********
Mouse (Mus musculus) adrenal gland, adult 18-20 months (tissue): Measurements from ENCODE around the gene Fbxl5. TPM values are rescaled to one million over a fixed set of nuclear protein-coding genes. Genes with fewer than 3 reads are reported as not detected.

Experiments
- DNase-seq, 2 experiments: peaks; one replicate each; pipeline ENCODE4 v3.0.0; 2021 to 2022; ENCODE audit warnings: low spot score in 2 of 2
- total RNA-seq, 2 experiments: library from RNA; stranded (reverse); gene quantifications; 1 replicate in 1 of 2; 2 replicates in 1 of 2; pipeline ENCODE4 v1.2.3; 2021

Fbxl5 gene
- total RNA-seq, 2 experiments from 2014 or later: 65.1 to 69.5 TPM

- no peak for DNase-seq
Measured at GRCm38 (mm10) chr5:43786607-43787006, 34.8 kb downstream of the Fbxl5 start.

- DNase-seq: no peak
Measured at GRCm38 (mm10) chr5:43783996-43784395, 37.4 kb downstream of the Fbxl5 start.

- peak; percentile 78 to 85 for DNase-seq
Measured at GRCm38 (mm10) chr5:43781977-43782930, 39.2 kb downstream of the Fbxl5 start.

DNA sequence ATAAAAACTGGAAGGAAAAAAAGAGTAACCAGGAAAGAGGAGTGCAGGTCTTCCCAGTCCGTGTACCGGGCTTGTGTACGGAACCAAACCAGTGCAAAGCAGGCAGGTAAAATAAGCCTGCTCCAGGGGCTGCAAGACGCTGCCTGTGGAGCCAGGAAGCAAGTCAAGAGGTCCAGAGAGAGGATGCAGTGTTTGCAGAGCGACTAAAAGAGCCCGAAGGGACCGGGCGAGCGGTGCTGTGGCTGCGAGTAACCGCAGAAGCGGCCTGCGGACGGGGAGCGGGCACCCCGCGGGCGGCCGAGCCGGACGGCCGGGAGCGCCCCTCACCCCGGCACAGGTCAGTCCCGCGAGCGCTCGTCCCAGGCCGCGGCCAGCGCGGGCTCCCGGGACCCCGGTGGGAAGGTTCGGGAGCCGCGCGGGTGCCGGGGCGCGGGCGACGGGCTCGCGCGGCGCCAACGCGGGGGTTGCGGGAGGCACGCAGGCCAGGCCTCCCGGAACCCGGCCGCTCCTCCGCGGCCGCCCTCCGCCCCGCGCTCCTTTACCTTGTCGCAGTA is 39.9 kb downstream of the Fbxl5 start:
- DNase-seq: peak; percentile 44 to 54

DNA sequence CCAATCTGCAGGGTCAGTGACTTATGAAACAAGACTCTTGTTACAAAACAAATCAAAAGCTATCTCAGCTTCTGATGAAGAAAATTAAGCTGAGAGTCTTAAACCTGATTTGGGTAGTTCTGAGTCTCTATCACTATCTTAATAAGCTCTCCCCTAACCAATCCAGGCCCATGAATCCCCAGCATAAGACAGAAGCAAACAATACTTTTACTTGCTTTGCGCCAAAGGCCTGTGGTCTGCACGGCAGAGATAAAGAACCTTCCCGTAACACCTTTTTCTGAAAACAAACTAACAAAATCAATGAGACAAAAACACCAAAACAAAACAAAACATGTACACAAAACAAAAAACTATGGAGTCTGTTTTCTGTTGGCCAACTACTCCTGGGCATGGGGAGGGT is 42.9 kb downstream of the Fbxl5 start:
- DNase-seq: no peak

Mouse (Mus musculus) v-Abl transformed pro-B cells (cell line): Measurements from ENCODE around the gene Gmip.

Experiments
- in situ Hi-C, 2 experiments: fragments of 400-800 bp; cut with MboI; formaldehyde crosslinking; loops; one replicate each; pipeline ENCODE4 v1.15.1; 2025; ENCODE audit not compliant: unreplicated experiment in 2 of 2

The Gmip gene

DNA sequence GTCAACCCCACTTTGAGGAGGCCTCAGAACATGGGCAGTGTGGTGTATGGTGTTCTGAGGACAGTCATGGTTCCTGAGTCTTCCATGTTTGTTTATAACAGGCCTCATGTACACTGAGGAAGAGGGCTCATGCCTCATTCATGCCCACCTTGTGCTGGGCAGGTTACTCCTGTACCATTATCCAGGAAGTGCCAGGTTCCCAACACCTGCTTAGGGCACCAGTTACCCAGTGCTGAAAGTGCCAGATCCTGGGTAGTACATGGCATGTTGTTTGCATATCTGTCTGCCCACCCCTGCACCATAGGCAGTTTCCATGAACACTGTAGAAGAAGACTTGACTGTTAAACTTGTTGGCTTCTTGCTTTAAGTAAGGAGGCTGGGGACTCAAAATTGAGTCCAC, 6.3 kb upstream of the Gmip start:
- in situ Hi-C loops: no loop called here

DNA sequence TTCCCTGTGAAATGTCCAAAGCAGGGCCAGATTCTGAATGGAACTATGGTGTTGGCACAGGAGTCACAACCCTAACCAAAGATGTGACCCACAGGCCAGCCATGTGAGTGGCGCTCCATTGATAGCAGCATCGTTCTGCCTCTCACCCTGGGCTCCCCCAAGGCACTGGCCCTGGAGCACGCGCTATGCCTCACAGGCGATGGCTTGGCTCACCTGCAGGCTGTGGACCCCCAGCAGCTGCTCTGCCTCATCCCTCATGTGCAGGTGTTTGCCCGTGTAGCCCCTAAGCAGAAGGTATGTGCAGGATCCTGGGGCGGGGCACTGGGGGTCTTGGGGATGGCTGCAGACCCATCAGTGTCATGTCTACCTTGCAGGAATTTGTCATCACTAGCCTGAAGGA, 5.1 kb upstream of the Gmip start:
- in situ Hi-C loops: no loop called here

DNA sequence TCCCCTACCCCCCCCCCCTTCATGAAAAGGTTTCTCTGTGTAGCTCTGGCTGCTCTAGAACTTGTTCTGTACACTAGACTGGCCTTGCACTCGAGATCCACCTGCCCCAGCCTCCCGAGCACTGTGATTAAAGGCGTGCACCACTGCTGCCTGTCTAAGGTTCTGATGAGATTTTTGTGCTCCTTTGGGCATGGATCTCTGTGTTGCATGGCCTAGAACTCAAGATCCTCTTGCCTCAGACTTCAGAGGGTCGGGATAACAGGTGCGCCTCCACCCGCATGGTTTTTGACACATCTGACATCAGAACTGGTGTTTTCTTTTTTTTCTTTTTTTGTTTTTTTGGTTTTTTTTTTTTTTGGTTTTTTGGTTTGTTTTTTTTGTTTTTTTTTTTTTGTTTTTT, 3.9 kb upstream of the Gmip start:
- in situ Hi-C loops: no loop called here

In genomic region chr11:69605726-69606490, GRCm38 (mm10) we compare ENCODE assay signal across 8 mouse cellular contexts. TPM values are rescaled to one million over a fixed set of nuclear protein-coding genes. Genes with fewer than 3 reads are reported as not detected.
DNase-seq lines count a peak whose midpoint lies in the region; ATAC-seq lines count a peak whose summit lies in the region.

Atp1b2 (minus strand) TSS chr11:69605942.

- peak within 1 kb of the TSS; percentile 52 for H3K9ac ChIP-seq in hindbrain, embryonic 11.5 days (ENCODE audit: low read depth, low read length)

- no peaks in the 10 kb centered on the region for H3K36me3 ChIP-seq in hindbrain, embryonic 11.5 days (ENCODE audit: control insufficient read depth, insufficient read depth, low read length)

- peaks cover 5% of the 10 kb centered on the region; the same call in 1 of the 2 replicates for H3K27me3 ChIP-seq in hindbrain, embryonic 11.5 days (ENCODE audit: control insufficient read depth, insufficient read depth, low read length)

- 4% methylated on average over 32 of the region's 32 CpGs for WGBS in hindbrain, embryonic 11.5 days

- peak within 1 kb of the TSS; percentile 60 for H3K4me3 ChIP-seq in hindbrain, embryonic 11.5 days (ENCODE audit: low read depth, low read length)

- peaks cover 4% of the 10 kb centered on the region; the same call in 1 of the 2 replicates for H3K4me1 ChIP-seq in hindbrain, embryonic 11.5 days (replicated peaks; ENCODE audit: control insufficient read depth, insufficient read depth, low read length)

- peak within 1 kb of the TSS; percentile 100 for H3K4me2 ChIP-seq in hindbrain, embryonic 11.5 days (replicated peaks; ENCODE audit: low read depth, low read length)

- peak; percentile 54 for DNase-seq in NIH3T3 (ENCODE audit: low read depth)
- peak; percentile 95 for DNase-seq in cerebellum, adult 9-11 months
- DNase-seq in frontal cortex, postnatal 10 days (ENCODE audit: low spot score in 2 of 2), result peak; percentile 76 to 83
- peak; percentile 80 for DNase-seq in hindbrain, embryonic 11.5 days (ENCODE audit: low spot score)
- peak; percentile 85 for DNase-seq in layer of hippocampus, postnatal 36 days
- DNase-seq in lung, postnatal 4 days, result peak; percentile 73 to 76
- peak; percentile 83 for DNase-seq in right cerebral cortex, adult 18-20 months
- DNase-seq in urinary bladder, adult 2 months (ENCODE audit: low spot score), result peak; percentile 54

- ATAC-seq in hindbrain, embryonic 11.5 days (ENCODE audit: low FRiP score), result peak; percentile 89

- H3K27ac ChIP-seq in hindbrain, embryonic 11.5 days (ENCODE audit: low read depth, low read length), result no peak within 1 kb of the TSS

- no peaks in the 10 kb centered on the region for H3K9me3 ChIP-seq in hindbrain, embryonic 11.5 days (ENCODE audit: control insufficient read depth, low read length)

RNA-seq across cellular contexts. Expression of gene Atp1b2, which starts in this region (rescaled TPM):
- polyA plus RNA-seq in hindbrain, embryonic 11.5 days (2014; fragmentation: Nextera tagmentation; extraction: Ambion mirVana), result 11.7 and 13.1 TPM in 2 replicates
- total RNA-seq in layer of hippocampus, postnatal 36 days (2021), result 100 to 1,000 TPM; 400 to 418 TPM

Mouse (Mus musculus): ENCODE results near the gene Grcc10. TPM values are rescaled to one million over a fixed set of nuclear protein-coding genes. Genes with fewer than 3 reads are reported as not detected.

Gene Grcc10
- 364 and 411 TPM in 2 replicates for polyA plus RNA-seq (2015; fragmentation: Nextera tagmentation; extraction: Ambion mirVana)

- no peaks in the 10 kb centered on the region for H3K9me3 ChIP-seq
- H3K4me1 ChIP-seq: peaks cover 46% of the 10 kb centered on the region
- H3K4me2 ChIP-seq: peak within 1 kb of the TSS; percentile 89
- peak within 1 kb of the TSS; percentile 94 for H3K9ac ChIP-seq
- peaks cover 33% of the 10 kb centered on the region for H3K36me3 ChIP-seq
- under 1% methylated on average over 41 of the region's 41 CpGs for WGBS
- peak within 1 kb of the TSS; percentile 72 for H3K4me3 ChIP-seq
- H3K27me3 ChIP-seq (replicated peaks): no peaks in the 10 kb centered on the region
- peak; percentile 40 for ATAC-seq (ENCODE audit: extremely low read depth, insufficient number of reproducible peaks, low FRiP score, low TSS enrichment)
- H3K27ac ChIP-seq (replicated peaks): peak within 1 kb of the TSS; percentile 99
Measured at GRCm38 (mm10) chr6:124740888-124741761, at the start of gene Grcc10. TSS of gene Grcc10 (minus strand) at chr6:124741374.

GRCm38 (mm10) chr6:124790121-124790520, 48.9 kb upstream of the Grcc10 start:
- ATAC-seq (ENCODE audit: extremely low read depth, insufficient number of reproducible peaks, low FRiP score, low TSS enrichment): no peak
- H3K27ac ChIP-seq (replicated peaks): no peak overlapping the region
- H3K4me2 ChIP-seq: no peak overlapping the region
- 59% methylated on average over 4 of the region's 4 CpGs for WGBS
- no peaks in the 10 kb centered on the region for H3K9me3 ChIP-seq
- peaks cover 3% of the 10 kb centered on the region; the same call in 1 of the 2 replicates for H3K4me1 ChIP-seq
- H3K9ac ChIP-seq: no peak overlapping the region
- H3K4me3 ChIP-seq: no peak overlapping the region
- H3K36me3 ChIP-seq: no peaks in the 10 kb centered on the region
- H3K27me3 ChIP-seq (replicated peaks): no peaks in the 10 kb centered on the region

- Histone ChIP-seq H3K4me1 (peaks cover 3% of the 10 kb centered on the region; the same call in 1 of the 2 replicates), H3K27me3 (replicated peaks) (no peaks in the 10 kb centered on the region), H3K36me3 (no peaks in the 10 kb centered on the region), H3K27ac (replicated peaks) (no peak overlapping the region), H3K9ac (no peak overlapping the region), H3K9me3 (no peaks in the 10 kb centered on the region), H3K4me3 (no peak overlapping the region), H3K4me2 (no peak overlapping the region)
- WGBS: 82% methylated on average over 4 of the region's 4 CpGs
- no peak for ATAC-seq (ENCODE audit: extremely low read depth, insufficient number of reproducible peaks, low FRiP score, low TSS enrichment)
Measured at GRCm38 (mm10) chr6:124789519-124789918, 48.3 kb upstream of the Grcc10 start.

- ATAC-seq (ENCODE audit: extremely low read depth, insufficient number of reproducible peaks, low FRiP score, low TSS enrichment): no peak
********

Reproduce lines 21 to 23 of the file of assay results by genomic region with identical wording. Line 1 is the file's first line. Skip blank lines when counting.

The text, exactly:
DNA sequence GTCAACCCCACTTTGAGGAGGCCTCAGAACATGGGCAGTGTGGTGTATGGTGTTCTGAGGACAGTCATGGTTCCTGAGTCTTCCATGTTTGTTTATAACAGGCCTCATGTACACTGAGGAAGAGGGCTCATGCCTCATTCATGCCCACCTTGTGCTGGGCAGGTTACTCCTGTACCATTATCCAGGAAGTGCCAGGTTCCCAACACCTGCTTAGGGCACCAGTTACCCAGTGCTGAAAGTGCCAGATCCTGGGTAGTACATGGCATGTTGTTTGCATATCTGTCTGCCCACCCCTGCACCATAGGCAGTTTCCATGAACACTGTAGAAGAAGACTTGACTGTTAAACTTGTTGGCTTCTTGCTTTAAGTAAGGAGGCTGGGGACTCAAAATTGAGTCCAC, 6.3 kb upstream of the Gmip start:
- in situ Hi-C loops: no loop called here

DNA sequence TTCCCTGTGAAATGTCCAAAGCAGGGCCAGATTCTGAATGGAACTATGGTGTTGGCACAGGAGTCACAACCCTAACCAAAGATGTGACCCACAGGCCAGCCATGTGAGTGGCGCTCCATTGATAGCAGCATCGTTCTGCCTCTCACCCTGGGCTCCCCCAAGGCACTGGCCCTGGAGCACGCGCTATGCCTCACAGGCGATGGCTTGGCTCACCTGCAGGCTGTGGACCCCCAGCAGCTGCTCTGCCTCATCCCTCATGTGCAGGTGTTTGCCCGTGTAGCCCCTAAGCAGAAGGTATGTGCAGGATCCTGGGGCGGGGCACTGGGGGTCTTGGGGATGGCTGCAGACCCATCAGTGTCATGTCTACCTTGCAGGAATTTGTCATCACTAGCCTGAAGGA, 5.1 kb upstream of the Gmip start: